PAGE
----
Marking the International Day against Homophobia, Transphobia and Biphobia (IDAHOT), South African activists have highlighted four hate crime cases that remain unresolved.
“These LGBTI victims of deadly hate crimes have yet to receive justice,” commented OUT LGBT Well-being’s Hate Crimes Manager, Lerato Phalakatshela.
The cases, which go as far back as March 2014, all reflect deficiencies in the criminal justice system, he said. In some, suspects have yet to be arrested while others are marked by delays and claims of shoddy investigations.
Phalakatshela, speaking on behalf of the Love Not Hate campaign, called on the authorities “to complete their investigations and court cases swiftly and efficiently.”
Lucia Naido, 19, a lesbian woman, was stabbed to death on the night of her birthday in March 2016 in Katlehong on Johannesburg’s East Rand. Despite witnesses who may have seen two suspects, no-one has been arrested.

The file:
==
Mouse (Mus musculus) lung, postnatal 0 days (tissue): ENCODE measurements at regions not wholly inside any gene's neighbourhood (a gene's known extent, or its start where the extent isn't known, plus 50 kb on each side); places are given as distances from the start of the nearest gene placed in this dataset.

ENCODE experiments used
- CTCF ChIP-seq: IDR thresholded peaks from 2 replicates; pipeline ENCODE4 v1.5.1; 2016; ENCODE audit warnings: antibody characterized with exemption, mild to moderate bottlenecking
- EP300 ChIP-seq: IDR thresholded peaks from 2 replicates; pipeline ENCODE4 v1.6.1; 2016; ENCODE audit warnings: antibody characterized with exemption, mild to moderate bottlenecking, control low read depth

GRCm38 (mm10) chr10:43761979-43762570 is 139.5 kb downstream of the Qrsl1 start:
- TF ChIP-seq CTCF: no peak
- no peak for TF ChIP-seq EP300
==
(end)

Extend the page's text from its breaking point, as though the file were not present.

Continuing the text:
The body of talented music student Bobby Motlatla, 35, was discovered in his flat in November 2015. He had been stabbed multiple times. No suspects have been arrested.
Phoebe Titus, 30, a Western Cape transgender woman, was knifed to death by a 15-year-old youth in broad daylight in Wolseley in January 2016. The teen has been arrested but the man who allegedly handed the boy the knife that killed Phoebe has yet to be charged with anything.
David Olyne, 22, was bound with wire and then beaten, kicked, stomped on and set on fire in Ceres in March 2014. A man has been found guilty of the murder but his sentencing has been repeatedly postponed. Activists believe that others were involved in the killing and have gotten away with murder.
The much vaunted government-led “Rapid Response Team”, which is meant to monitor and fast track LGBTI related hate crimes, last met almost a year ago, in June 2015.
The Department of Justice has promised to unveil a hate crimes bill this year, which would identify and further criminalise crimes based on the victims’ actual or perceived sexuality or gender identity.
IDAHOT has been commemorated every year on May 17 since 2005 to honour the day that homosexuality was removed from the International Classification of Diseases of the World Health Organisation (WHO) in 1990.